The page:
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Sunday, March 29, 2020  Spokane, Washington  Est. May 19, 1883
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News >  Spokane

100 years ago in Spokane: ‘Civic Righteousness Commitee’ pledges to root out vice

 (Nathanael Massey / The Spokesman-Review)
(Nathanael Massey / The Spokesman-Review)

A “Civic Righteousness Committee” was formed by the Spokane Ministerial Association in order to formulate an anti-vice plan for Spokane.

The ministers said that the vice situation in Spokane was “worse than for years.”

“It is estimated that there are as many as 500 women in houses of vice at present. If the existence of such conditions were more widely known by fathers and mothers, and by pastors and their congregations, public sentiment would soon demand that a change be made,” it was asserted.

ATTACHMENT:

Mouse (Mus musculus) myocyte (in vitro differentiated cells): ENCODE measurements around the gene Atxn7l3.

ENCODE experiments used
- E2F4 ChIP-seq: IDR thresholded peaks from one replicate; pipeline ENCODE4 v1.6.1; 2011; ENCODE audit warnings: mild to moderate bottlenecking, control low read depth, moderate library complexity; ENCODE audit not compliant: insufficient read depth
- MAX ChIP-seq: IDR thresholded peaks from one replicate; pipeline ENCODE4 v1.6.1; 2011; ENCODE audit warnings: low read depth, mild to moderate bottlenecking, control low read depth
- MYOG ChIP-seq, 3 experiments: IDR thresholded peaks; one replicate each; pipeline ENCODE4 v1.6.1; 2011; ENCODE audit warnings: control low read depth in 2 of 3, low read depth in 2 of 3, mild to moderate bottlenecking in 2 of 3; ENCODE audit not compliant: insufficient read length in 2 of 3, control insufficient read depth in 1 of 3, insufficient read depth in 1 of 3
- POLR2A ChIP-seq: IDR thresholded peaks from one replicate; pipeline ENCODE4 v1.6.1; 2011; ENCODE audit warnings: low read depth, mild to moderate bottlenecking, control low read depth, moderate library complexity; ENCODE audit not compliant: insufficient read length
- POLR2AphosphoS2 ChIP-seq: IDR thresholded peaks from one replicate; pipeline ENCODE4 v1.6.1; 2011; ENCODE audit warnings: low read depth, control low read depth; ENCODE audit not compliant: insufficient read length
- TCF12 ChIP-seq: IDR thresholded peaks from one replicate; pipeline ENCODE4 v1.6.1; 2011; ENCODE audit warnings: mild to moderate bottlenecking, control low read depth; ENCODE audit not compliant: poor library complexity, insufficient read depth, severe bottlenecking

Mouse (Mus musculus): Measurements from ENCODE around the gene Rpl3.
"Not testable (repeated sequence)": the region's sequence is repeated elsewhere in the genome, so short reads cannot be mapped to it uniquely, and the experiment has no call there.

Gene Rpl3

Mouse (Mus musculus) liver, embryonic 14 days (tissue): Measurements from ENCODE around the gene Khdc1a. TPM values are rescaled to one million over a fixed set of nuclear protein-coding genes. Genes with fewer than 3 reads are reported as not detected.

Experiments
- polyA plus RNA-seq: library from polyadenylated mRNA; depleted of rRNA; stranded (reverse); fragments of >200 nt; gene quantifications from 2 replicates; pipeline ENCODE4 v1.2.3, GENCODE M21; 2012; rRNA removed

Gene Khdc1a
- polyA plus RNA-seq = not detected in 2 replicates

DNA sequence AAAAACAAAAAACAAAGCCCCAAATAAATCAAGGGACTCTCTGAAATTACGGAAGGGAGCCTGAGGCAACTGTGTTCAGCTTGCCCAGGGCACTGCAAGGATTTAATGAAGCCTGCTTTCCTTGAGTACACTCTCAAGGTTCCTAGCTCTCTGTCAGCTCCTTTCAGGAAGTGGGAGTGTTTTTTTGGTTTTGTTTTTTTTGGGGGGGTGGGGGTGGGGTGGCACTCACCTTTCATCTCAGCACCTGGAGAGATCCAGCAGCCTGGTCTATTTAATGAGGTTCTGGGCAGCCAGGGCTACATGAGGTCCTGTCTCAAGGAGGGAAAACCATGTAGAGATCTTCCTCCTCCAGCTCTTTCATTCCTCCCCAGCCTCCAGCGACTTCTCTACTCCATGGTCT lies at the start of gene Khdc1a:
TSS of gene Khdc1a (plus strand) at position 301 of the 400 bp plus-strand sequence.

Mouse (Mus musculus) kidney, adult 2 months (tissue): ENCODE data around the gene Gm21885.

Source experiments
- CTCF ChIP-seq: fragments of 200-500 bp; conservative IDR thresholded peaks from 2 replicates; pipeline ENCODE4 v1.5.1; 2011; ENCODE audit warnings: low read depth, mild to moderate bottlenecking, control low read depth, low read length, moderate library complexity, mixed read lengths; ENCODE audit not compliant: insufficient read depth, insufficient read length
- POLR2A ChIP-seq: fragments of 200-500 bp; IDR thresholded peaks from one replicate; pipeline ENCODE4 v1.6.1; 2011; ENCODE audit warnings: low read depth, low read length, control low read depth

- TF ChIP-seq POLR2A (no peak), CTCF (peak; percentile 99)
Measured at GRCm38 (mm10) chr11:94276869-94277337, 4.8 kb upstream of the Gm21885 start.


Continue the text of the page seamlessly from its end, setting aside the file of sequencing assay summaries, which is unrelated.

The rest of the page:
The Civic Righteousness Committee was charged with formulating plans to combat vice, and with arranging “whatever finances may be needed.”

From the orchestra beat: A capacity crowd filled the 1,400-seat Auditorium Theater for a concert by a fledgling ensemble called “the Spokane Symphony orchestra.”

This was an early precursor to the current Spokane Symphony. Conductor Leonardo Brill led the orchestra in “a work of utmost difficulty,” Beethoven’s Fifth Symphony.

A reviewer in The Spokesman-Review gave the following verdict: “Considering the magnitude of the opus and its demands, it can be said that the orchestra acquitted itself with distinction.”

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